Navigation Links
New cell transplantation technique restores insulin production in diabetics

Researchers are using a new cell transplantation technique to restore the cells that produce insulin in patients with type 1 diabetes. The method is minimally invasive, with few complications. The study was presented today at the annual meeting of the Radiological Society of North America (RSNA).

"We used ultrasound guidance to inject donor cells into the portal vein of diabetic patients, which is accessed through the skin," said co-author Saravanan Krishnamoorthy, M.D., radiology resident at the University of Minnesota in Minneapolis. "This is a safe method of cell transplantation that could potentially become a same-day procedure."

In type 1 diabetes, the body does not produce insulin. This typically results from the destruction of insulin-producing islet beta cells in the pancreas. Insulin is necessary to metabolize sugar, which is the basic fuel that all cells need.

With this minimally invasive technique, donor islet cells are injected into diabetic patients so that the new, healthy islet cells can restore insulin production, essentially stopping the progression of the disease. The study included 13 patients with poorly controlled type 1 diabetes. Fifteen islet cell transplants were completed-two patients underwent two procedures to achieve correct needle placement.

"We used a steroid-free protocol to suppress the immune system, so that the body accepted the transplanted cells," Dr. Krishnamoorthy said. "We also developed a 'sandwich technique' to close the access site through the skin, where the islet cells are injected. The sandwich technique is so-called because of the layered applications of gelfoam and coil used to close the access site."

Dr. Krishnamoorthy said that even though percutaneous islet cell transplantation is currently an experimental procedure, the sandwich closure is a safe method that prevents many of the complications common to previous techniques used to transplant islet cells. Thirty days after the pr ocedure, all 13 patients were producing insulin without requiring supplemental injections, and none experienced major complications. Liver function tests and blood cell counts were monitored carefully during this time.

In the future, Dr. Krishnamoorthy looks toward the potential use of stem cells for this purpose, and also the development of better immunosuppressive medications to keep the body from rejecting the transplanted islet cells.

Type 1 diabetes, formerly known as juvenile diabetes, is a debilitating disease that is usually diagnosed in children and young adults. It can result in significant morbidity, causing vision loss, loss of sensation that results in severe infections, fractures and amputations, destruction of major organ function (e.g., the kidneys) and cardiovascular disease that can result in complications such as heart attacks. Both genetic and environmental factors contribute to the disease.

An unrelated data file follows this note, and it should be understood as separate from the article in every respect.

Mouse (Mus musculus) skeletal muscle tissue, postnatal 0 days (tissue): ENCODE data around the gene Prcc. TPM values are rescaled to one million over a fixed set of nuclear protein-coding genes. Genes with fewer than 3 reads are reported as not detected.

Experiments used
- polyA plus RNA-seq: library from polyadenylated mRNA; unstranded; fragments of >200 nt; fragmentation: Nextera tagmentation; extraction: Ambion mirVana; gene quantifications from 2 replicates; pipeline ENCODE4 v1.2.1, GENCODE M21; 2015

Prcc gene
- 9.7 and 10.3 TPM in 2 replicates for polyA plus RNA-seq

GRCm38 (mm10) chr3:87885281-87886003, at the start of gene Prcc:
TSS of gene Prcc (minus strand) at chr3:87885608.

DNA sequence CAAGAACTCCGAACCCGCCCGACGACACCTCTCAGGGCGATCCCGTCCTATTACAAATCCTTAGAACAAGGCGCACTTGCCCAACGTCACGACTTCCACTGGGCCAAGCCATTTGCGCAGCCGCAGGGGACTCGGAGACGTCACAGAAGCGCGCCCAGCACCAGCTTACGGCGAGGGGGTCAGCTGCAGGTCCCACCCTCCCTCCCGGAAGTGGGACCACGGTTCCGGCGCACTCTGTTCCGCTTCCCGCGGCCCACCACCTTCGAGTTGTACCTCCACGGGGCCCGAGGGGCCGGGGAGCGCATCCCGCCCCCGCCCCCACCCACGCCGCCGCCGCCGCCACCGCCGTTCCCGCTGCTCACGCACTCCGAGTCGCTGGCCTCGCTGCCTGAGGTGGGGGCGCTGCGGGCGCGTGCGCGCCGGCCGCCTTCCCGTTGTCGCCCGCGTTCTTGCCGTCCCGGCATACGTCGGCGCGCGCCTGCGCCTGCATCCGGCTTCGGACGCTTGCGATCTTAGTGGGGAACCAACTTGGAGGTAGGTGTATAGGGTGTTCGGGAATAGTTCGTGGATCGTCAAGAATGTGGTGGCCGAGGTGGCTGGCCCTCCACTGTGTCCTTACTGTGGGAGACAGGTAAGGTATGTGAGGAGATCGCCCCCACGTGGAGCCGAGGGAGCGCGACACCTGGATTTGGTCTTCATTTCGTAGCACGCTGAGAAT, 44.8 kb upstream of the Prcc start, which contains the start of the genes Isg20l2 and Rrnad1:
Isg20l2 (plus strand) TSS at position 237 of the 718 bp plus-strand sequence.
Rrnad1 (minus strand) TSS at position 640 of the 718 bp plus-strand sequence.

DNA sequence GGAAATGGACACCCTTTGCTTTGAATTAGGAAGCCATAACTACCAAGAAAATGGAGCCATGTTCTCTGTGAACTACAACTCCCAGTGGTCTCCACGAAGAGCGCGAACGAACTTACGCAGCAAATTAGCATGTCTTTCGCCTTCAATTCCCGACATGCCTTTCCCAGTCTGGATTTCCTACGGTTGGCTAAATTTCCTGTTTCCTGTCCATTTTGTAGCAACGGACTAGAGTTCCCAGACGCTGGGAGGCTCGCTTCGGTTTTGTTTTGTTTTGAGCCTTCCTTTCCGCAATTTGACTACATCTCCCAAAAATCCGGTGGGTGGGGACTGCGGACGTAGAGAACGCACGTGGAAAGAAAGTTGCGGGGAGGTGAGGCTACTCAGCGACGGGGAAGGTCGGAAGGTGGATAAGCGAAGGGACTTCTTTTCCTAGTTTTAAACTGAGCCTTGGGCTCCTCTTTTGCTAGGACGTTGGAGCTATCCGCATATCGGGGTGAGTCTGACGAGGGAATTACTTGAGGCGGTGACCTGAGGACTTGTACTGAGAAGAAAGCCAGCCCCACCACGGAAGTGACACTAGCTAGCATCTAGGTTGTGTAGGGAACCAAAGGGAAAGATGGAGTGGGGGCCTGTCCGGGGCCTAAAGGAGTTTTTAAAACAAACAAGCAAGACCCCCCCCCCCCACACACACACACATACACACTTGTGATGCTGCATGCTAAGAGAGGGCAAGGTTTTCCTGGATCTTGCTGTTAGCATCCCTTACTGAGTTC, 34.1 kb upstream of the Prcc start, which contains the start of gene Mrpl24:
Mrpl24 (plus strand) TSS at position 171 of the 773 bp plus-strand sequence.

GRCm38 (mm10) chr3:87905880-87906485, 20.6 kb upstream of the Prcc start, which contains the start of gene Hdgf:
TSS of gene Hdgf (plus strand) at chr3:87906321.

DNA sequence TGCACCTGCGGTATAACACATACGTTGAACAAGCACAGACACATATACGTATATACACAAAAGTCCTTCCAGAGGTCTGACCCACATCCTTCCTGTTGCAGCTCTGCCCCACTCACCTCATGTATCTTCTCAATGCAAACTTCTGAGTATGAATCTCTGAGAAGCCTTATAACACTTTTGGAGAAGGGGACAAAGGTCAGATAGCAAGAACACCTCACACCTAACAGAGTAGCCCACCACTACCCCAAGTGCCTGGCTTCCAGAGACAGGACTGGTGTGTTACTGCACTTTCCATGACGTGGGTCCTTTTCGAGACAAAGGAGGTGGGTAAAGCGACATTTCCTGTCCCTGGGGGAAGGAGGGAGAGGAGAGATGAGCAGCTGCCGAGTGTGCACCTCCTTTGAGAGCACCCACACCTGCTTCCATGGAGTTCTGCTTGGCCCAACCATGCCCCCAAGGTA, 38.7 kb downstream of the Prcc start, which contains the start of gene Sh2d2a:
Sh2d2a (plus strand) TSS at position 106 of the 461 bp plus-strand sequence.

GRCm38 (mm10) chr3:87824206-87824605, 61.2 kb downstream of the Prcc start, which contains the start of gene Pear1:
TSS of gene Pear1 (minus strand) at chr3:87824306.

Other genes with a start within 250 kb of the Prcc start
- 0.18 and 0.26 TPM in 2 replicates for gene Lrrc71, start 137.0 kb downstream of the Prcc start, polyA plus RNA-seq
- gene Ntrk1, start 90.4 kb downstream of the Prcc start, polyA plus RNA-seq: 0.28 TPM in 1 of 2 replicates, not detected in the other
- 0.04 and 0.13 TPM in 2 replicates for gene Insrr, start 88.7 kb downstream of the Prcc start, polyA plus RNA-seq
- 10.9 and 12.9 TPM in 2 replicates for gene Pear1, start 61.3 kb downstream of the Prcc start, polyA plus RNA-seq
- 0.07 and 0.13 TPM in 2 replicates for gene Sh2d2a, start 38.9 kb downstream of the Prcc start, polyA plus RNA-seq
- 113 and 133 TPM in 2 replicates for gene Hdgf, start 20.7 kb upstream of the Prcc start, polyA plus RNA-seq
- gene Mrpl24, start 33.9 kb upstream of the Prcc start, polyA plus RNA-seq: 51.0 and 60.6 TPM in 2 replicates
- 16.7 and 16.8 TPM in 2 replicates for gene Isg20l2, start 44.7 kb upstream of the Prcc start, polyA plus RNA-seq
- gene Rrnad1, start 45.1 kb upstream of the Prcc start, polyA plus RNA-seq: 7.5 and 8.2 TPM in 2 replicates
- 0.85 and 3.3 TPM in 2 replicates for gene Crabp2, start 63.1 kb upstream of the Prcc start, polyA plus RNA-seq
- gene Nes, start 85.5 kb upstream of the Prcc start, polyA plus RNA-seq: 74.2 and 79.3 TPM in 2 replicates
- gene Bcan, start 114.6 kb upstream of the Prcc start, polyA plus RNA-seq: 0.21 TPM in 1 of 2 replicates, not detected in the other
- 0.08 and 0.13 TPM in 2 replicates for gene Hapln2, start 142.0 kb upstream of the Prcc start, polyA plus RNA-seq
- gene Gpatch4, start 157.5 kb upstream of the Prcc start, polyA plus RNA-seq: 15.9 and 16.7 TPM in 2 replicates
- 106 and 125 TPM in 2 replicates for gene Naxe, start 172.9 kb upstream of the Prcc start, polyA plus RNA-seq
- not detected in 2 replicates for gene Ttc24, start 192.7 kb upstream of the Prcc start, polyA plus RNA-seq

'"/>

Source:Radiological Society of North America


Related biology news :

1. Monkeying around to improve organ transplantation
2. Diabetes researchers pioneer islet cell xenotransplantation in primate studies
3. Guiding principles for facial transplantation unveiled
4. Plastic surgeons countdown first full facial transplantation
5. Successful transplantation from pig embryos to mice
6. Researchers create genetically matched embryonic stem cells for transplantation
7. New lab technique identifies high levels of pathogens in therapy pool
8. Brain-mapping technique aids understanding of sleep, wakefulness
9. Study reveals new technique for fingerprinting environmental samples
10. Researchers pioneer new gene therapy technique using natural repair process
11. Newer imaging techniques may lead to over-treatment
Post Your Comments:
*Name:
*Comment:
*Email:


(Date:6/2/2016)... The Department of Transport Management (DOTM) of ... project, for the , Supply and Delivery of ... Infrastructure , to Decatur , ... Management Solutions. Numerous renowned international vendors participated in the tendering ... selected for the most compliant and innovative solution. The contract ...
(Date:5/24/2016)... , May 24, 2016 Ampronix facilitates superior patient care by providing unparalleled ... medical LCD display is the latest premium product recently added to the range of ... ... ... Sony 3d Imaging- LCD Medical Display- Ampronix News ...
(Date:5/9/2016)... May 9, 2016 Elevay is ... to expanding freedom for high net worth professionals seeking ... today,s globally connected world, there is still no substitute ... ever duplicate sealing your deal with a firm handshake. ... by taking advantage of citizenship via investment programs like ...
Breaking Biology News(10 mins):
(Date:6/23/2016)... --  EpiBiome , a precision microbiome engineering company, today ... from Silicon Valley Bank (SVB). The financing will allow ... drug development efforts, as well as purchase additional lab ... been an incredible strategic partner to us – one ... provide," said Dr. Aeron Tynes Hammack , EpiBiome,s ...
(Date:6/23/2016)... ... ... STACS DNA Inc., the sample tracking software company, today announced that Dr. Hays ... DNA as a Field Application Specialist. , “I am thrilled that Dr. Young ... DNA. “In further expanding our capacity as a scientific integrator, Hays brings a wealth ...
(Date:6/23/2016)... Apellis Pharmaceuticals, Inc. today announced positive ... its complement C3 inhibitor, APL-2. The trials were ... studies designed to assess the safety, tolerability, pharmacokinetics ... healthy adult volunteers. Forty subjects were ... dose (ranging from 45 to 1,440mg) or repeated ...
(Date:6/23/2016)... 2016 Andrew D ... http://doi.org/10.17925/OHR.2016.12.01.22 Published recently in ... from touchONCOLOGY, Andrew D Zelenetz , discusses ... care is placing an increasing burden on healthcare ... therapies. With the patents on many biologics expiring, ...
Breaking Biology Technology: